“The Millionaire Waltz” encapsulates the problems at work on this album; within the group there are at least two forces wanting to pull their music in two different directions. It alternates between a cheerful camp piano-and-bass waltz and an all-out rocker, neither comfortable with the other – though I note, as with so many of these tracks, a tendency for the song to pause midsong for thought, or perhaps catching its breath. As Mercury is well on his way to inventing Rufus Wainwright, along comes a violent transition (“Come back to me!”), and via a quick Marlene Dietrich impression (“My fine friend”), forces its way back into – the third section of “Bohemian Rhapsody.” It is as though they cannot escape its shadow, and is jarring, rather than enjoyable, listening; yes, there is the quiet-loud-quiet alternating that would delineate so much of late eighties/early nineties American rock (and which, from the sound of it, I also suspect was a major influence on Earl Brutus; see, for instance, “On Me, Not In Me” from an album entitled Your Majesty, We Are Here), but not the point. Side one closes with John Deacon’s “You And I,” a competent slice of Elton-ish yacht rock which May repeatedly tries to engulf with his heavy riffing. It sounds like two records playing at once, although I note the House-anticipating piano riff at fadeout.

“Somebody To Love” was both the lead single and the album’s main setpiece; since it made number two as a single, I shall keep my comments here to a minimum. It’s enough to say, however, that Mercury delivers his most committed performance on this album, taking the love/God self-questioning of the first section of “Bo Rhap” into more psychologically tortuous waters; in the middle eight his vocal runs almost at riot, ignoring bar lines, tempo and so forth, as Lydon’s on “Holidays In The Sun” but he manages to pull himself together (with self-mocking “He’s all right, he’s all right” backing vocals). Thematically it’s “Another Saturday Night” gone to church, though Lena sensed a compatibility with “A Change Is Gonna Come” and pointed out the piano quotes from “Jesu, Joy Of Man’s Desiring.” Inspired by Aretha Franklin’s gospel work, “Somebody To Love” finally reminds me of, of all people, Kevin Rowland; the same obsessive searching for “something” or “somebody” (“Where have you hidden it?” you can almost hear him asking), the same, near-religious commitment to escape and personal freedom. With “Tie Your Mother Down,” it is also the record’s best group performance.

May’s “White Man” tries to be Races’ “Prophet’s Song,” the record’s big rock epic, but unlike its predecessor never gets past first base; the lyrical theme is the same as “Indian Reservation,” complete with Cherokee tom-toms from Taylor, and despite (again) that quiet-loud-quiet trope, it is ponderous and proves that Queen at their most earnest were also Queen at their least entertaining. After that it is a relief to get into the familiar puddles of Mercury’s “Good Old-Fashioned Lover Boy” (strange how the album’s two most immediately memorable songs were both written by Freddie) which confidently revisits and reshapes “Seaside Rendezvous” with a sudden dip into 10cc territory (“Hey boy where do you get it from?”) and the only convincing use of the noun “patter” in pop outside “Dick-A-Dum-Dum” (as well as a nice meditative interlude, distantly reminiscent of “Beautiful Dreamer”) which makes you wonder – May and Taylor may have been rockers wanting hard rock, but Mercury was happy with pop art, or art-pop.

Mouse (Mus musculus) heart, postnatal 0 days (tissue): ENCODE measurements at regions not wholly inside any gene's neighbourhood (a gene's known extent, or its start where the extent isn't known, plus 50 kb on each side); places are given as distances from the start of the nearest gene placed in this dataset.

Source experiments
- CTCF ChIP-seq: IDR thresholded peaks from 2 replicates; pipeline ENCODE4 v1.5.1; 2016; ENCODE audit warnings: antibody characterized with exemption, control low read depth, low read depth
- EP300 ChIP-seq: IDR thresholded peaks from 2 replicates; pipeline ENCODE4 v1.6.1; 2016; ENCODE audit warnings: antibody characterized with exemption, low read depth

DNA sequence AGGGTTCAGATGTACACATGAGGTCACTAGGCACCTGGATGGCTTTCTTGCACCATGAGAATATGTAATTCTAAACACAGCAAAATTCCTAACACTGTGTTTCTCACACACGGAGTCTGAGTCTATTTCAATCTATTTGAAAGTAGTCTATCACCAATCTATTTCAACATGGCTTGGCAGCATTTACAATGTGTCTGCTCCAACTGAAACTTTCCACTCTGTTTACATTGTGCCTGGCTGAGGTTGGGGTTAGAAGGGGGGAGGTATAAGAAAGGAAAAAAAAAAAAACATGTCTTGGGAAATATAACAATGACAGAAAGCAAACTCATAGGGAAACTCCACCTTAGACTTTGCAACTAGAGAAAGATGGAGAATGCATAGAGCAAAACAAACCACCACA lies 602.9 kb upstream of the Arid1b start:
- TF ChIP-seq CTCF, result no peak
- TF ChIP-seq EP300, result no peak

Certainly there is little to be happy about with Taylor’s “Drowse,” a very long-sounding 6/8 trudge with atrocious lyrics (“Waves of alternatives wash at my sleepiness/Have my eggs poached for breakfast I guess” - See The Old Lady Decently this is not) and nothing of the spirit and enthusiasm of his previous “I’m In Love With My Car.” The album then limps to an unsatisfying close with “Teo Torriatte,” written by May as a tribute to the group’s Japanese fans. If anything, the track reminds me of the hits of Slik; doleful minor key piano verses bolted to an incongruous (and musically illogical) jaunty major key chorus. Pink Martini could probably make a decent fist of the song, but as it moves towards its inevitable stadium singalong finale (the backing chorus make it sound like an Official English World Cup anthem) and then meanders morosely to fade, succeeded by a reverse reprise of the album’s opening to bring the track’s final running time to 5:55 (the same length as “Bo Rhap”) one does not feel liberation, or euphoria, but rather a feeling that Queen on occasion were not tough enough with themselves, as self-producers; much of the record betrays a sense of tracks not good enough to make it onto Opera, a too-hasty attempt to reproduce Opera’s adventure and power. Though their popularity in Britain remained relatively undiminished, Queen do not reappear in this tale until 1980, and by the time News Of The World came out in the autumn of 1977 they found, possibly to their surprise, that they had to battle for their chart place along with everybody else. For 1977 may well be the toughest of Then Play Long years to negotiate; seventeen different albums, including Races, made it to number one – which means that it will take me about four months to get through it – and less than half of these are, at the time of writing, still in print. Indeed I note with some disquiet that this number includes no less than four 40-track double compilations. There will be many acts we have not seen on TPL for quite some while – and some we have not seen before. I do not know how recognisable this tale will still be once I get to 1977’s end. But, just as the 1976 Morecambe And Wise Christmas Show is, in its way, cognisant of the fact that something, somewhere, needs to change, and soon, it is also the case that hurried “sequel” albums may not be the “day” Brian May wants us to look for.

Then again, was it not Queen who cancelled at the last moment their appearance on Thames Television’s Today show in December 1976, thus allowing another EMI act to take their place?